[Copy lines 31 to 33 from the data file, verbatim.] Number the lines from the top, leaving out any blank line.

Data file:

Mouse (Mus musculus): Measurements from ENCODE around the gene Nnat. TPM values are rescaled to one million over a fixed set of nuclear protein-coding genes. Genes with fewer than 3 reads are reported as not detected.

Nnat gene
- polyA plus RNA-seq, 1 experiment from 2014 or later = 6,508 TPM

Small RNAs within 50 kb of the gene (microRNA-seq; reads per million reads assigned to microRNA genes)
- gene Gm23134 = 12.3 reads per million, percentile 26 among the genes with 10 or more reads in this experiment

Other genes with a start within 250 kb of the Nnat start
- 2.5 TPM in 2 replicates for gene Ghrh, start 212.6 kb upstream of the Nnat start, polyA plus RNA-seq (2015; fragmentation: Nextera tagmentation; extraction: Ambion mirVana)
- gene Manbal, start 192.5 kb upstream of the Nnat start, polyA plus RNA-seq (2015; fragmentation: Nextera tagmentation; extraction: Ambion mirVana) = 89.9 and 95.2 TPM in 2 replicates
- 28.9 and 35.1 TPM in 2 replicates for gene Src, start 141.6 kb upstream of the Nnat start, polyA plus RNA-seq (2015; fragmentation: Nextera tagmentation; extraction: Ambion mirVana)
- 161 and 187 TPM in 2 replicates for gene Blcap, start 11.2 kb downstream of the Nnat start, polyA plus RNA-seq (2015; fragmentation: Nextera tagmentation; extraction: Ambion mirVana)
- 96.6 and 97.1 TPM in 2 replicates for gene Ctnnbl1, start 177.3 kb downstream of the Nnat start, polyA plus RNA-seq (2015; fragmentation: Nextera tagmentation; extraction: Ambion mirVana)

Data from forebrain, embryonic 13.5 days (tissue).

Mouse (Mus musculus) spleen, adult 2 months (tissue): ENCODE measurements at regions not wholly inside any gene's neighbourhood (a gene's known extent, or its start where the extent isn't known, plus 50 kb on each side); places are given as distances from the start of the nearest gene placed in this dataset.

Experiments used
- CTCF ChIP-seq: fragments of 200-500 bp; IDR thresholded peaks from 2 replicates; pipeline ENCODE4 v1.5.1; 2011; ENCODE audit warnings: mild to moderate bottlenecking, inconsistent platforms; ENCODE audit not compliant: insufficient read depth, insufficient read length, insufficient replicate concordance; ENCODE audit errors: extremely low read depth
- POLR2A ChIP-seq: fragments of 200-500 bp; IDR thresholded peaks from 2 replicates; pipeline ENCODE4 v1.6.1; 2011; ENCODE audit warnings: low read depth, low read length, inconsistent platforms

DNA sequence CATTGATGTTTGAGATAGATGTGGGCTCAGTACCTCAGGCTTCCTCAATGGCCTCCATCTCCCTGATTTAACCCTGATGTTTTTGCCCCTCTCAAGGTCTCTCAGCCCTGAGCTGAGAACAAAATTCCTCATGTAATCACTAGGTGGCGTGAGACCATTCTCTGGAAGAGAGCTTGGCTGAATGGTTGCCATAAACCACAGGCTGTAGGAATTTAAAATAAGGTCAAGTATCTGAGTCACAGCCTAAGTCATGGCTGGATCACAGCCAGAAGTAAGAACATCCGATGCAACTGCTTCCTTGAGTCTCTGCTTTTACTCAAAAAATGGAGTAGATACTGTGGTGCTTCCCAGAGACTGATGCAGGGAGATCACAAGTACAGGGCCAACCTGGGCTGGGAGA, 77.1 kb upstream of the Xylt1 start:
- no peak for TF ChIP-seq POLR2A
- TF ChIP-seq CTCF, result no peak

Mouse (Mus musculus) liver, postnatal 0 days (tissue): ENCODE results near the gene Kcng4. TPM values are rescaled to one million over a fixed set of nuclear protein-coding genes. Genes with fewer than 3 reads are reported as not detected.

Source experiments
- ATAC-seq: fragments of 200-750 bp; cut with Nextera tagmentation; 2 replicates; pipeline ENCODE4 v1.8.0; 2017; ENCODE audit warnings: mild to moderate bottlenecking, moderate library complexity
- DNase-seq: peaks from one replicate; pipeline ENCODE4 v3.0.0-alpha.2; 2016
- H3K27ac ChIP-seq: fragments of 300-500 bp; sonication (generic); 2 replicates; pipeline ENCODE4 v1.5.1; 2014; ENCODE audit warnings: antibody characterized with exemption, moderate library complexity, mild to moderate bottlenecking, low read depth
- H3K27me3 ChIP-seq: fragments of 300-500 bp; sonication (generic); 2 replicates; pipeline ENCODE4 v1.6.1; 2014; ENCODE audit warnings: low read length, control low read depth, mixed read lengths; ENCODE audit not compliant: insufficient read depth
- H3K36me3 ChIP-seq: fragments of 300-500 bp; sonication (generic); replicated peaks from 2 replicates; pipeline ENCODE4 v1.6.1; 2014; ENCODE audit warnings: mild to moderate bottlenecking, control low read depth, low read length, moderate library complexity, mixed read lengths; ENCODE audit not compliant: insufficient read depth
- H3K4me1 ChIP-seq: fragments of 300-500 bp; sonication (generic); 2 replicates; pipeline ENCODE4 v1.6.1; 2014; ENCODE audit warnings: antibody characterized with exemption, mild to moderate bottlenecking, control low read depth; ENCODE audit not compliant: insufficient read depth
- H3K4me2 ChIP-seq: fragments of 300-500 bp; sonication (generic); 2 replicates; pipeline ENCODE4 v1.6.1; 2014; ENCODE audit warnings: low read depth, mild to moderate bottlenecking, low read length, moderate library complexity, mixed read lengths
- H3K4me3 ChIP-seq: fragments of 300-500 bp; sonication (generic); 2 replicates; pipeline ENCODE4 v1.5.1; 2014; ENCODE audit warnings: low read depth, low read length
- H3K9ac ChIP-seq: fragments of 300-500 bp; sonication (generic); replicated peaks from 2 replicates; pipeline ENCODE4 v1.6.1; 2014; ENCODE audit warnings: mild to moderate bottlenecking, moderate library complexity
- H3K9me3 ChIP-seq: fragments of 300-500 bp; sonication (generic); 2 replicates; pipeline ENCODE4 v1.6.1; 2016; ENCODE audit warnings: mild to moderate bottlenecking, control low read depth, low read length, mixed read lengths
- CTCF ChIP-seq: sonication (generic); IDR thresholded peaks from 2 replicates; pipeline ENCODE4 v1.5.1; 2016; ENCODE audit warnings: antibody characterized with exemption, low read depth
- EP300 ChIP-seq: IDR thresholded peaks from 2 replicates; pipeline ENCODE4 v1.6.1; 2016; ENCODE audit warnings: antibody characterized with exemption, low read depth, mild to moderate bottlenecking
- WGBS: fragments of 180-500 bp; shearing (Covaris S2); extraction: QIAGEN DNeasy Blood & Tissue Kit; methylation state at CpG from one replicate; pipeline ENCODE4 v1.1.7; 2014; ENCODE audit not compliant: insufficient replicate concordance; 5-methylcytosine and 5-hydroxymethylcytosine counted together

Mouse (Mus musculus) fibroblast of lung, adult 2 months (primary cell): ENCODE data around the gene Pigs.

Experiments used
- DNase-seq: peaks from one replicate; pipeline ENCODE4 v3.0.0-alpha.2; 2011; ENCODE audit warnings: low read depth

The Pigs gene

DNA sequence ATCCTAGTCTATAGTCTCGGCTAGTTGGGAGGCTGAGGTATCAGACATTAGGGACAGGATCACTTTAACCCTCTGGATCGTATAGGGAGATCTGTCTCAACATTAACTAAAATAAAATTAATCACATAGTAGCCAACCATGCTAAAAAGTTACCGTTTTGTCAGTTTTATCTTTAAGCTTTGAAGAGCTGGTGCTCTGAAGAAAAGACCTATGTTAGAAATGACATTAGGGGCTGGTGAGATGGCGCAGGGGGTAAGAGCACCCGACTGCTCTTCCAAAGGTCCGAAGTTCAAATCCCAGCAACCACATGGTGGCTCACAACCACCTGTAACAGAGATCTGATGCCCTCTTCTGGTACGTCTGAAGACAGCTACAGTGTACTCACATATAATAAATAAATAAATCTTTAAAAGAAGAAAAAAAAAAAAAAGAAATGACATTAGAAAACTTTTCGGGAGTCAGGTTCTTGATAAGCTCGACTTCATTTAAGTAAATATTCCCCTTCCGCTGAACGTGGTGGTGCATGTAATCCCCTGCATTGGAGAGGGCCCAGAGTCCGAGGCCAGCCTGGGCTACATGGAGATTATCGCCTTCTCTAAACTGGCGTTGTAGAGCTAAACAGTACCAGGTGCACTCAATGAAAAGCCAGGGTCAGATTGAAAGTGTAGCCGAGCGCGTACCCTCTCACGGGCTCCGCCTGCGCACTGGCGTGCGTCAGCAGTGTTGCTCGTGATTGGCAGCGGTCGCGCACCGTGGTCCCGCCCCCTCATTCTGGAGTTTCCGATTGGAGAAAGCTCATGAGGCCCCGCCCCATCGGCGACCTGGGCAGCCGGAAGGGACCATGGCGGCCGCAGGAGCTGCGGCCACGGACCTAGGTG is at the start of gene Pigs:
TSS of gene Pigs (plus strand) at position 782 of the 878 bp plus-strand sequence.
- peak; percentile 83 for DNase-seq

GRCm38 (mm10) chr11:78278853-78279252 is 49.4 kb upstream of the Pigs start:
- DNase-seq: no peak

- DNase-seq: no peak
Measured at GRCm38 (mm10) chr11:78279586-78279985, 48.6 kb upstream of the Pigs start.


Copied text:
- H3K9me3 ChIP-seq: fragments of 300-500 bp; sonication (generic); 2 replicates; pipeline ENCODE4 v1.6.1; 2016; ENCODE audit warnings: mild to moderate bottlenecking, control low read depth, low read length, mixed read lengths
- CTCF ChIP-seq: sonication (generic); IDR thresholded peaks from 2 replicates; pipeline ENCODE4 v1.5.1; 2016; ENCODE audit warnings: antibody characterized with exemption, low read depth
- EP300 ChIP-seq: IDR thresholded peaks from 2 replicates; pipeline ENCODE4 v1.6.1; 2016; ENCODE audit warnings: antibody characterized with exemption, low read depth, mild to moderate bottlenecking